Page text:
PRINT May 1997


Charles Mingus

CHARLES MINGUS probably didn’t believe that old saw about less being more. To him less was less, more was more, and the only reason you might want people to think otherwise was because you were endeavoring to pull the wool over their eyes or sell them something. As an African-American born in the racially charged America of the ’20s (Mingus would have turned seventy-five this year), the late bassist, composer, and band leader had little stomach for ideas that didn’t add up, a fact that came through in song titles like “Fables of Faubus,” “Better Get Hit in Yo’ Soul,” “The Shoes of the Fisherman’s Wife (Are Some Jive-Ass Slippers)” or “All the Things You Could Be (if Sigmund Freud’s Wife Was Your Mother).”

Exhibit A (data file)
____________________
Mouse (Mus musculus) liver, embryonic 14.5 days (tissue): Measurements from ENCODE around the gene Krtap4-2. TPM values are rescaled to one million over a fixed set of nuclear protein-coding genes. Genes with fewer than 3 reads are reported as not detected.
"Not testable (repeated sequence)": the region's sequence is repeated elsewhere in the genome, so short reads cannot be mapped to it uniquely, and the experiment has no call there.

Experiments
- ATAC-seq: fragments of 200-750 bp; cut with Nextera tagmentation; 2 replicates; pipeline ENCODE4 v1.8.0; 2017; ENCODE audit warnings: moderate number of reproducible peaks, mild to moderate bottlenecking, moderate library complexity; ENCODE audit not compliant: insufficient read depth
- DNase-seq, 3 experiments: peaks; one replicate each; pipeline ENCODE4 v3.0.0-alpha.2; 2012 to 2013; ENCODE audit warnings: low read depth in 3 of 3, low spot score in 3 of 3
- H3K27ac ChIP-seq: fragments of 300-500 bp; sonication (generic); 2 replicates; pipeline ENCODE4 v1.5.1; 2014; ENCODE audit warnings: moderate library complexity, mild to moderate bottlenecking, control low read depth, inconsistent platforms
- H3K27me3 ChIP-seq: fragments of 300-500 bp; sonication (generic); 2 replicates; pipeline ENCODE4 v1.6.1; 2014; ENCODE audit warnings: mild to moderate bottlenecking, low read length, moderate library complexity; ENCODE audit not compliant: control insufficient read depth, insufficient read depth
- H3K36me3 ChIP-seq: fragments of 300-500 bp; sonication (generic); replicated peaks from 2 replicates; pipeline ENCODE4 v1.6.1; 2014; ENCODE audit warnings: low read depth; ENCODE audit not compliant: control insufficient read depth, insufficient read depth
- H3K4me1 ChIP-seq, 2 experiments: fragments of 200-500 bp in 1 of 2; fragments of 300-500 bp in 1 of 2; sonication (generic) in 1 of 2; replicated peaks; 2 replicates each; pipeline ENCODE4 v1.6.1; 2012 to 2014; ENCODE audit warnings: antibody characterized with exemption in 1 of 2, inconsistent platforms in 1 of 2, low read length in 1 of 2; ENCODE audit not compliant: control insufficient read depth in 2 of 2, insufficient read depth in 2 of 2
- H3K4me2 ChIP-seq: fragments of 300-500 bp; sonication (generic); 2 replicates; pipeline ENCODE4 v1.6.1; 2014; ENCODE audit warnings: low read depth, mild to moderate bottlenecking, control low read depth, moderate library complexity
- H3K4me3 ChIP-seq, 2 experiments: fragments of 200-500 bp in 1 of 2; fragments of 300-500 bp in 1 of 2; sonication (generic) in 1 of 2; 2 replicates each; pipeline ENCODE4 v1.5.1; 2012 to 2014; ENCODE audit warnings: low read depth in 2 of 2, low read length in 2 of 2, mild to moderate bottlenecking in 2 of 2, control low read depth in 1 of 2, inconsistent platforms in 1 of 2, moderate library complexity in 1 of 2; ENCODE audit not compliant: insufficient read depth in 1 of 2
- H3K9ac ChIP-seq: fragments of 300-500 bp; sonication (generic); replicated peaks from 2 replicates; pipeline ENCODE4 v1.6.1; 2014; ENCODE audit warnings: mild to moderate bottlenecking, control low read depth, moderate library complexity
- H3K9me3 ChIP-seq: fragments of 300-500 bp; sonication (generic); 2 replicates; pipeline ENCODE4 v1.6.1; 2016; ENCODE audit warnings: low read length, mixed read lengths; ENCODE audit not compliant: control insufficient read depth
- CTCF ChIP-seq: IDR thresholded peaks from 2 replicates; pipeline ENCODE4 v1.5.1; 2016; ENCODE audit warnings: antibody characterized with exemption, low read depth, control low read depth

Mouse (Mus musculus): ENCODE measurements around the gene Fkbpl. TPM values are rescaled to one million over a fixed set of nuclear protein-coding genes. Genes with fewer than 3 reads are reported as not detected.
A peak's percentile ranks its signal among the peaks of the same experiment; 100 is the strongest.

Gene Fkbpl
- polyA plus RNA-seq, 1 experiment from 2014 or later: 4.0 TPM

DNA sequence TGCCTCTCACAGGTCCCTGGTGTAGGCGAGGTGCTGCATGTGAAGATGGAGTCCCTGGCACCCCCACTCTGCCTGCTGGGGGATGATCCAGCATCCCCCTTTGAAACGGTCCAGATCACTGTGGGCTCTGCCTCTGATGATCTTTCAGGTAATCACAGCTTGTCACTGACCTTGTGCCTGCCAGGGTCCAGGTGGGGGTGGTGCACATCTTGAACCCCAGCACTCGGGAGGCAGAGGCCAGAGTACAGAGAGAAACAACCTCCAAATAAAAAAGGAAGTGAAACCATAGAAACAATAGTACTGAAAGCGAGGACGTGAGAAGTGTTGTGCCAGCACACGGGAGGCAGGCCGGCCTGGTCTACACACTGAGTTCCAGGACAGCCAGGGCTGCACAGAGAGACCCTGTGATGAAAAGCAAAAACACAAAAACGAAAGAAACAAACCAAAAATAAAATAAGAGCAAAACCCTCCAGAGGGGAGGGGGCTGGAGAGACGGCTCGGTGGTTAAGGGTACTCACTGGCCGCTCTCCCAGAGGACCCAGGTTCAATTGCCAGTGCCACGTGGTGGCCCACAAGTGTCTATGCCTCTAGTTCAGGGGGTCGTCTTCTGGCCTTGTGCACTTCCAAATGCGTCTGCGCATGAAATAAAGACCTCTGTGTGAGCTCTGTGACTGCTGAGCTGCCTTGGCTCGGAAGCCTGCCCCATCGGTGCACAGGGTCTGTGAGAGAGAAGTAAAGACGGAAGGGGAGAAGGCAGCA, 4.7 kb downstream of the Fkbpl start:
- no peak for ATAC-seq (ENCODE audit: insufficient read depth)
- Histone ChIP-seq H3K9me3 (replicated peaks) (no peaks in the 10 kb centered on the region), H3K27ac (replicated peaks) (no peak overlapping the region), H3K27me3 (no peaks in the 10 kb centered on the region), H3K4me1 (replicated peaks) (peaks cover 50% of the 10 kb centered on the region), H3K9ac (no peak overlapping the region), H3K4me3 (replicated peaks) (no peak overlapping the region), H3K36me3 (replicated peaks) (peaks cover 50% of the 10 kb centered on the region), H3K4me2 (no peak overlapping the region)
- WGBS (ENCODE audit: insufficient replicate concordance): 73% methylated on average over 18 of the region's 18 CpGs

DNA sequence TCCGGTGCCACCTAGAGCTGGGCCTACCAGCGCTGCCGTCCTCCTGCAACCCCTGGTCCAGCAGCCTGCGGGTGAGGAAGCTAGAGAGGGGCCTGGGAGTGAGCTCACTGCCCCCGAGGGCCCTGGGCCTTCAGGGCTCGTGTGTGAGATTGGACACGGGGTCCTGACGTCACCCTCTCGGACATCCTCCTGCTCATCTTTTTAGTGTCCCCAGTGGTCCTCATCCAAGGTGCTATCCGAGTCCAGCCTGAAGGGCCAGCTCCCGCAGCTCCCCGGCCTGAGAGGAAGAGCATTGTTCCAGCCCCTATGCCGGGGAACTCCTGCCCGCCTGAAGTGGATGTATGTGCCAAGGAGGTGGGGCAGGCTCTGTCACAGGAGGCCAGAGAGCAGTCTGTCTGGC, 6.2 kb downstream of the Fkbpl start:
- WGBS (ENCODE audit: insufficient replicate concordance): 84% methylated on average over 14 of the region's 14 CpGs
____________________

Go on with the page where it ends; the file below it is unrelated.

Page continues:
As a result, Mingus spent much of his life in frustration. The bassist’s compositions are nothing if not the products of a voracious sensibility that desired more of everything—more notes,

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